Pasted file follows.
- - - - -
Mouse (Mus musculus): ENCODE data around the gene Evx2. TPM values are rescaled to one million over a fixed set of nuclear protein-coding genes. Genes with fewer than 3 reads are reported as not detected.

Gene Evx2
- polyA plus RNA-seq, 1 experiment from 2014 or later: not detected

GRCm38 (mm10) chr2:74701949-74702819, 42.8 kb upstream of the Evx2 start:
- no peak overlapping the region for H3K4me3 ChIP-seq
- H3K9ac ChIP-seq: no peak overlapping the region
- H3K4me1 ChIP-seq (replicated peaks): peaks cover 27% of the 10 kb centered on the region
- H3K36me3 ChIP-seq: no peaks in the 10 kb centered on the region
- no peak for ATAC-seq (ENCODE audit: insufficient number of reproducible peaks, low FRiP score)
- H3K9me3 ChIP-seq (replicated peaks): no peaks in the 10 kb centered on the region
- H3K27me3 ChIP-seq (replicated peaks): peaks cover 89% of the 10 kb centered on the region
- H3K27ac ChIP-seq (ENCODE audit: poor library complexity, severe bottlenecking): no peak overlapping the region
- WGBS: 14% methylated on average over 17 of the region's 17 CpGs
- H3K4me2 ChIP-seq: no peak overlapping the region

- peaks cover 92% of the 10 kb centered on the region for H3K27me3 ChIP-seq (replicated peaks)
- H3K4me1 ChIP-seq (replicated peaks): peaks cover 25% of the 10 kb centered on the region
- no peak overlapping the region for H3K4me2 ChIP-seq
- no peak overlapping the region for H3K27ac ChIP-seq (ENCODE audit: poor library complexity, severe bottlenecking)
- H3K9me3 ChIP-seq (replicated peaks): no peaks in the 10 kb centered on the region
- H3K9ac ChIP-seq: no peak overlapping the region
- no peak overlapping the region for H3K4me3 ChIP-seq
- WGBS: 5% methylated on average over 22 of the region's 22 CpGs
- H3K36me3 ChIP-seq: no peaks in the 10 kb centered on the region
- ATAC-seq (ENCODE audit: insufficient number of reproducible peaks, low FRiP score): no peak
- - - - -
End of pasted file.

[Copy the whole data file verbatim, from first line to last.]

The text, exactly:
Mouse (Mus musculus): ENCODE data around the gene Evx2. TPM values are rescaled to one million over a fixed set of nuclear protein-coding genes. Genes with fewer than 3 reads are reported as not detected.

Gene Evx2
- polyA plus RNA-seq, 1 experiment from 2014 or later: not detected

GRCm38 (mm10) chr2:74701949-74702819, 42.8 kb upstream of the Evx2 start:
- no peak overlapping the region for H3K4me3 ChIP-seq
- H3K9ac ChIP-seq: no peak overlapping the region
- H3K4me1 ChIP-seq (replicated peaks): peaks cover 27% of the 10 kb centered on the region
- H3K36me3 ChIP-seq: no peaks in the 10 kb centered on the region
- no peak for ATAC-seq (ENCODE audit: insufficient number of reproducible peaks, low FRiP score)
- H3K9me3 ChIP-seq (replicated peaks): no peaks in the 10 kb centered on the region
- H3K27me3 ChIP-seq (replicated peaks): peaks cover 89% of the 10 kb centered on the region
- H3K27ac ChIP-seq (ENCODE audit: poor library complexity, severe bottlenecking): no peak overlapping the region
- WGBS: 14% methylated on average over 17 of the region's 17 CpGs
- H3K4me2 ChIP-seq: no peak overlapping the region

- peaks cover 92% of the 10 kb centered on the region for H3K27me3 ChIP-seq (replicated peaks)
- H3K4me1 ChIP-seq (replicated peaks): peaks cover 25% of the 10 kb centered on the region
- no peak overlapping the region for H3K4me2 ChIP-seq
- no peak overlapping the region for H3K27ac ChIP-seq (ENCODE audit: poor library complexity, severe bottlenecking)
- H3K9me3 ChIP-seq (replicated peaks): no peaks in the 10 kb centered on the region
- H3K9ac ChIP-seq: no peak overlapping the region
- no peak overlapping the region for H3K4me3 ChIP-seq
- WGBS: 5% methylated on average over 22 of the region's 22 CpGs
- H3K36me3 ChIP-seq: no peaks in the 10 kb centered on the region
- ATAC-seq (ENCODE audit: insufficient number of reproducible peaks, low FRiP score): no peak